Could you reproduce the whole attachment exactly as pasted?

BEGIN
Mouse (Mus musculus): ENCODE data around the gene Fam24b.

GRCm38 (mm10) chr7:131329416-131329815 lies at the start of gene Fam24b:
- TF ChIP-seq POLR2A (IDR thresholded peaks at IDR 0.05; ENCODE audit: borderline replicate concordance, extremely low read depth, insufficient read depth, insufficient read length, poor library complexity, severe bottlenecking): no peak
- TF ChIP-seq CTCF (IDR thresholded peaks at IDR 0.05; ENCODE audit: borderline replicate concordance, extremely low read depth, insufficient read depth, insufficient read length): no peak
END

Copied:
Mouse (Mus musculus): ENCODE data around the gene Fam24b.

GRCm38 (mm10) chr7:131329416-131329815 lies at the start of gene Fam24b:
- TF ChIP-seq POLR2A (IDR thresholded peaks at IDR 0.05; ENCODE audit: borderline replicate concordance, extremely low read depth, insufficient read depth, insufficient read length, poor library complexity, severe bottlenecking): no peak
- TF ChIP-seq CTCF (IDR thresholded peaks at IDR 0.05; ENCODE audit: borderline replicate concordance, extremely low read depth, insufficient read depth, insufficient read length): no peak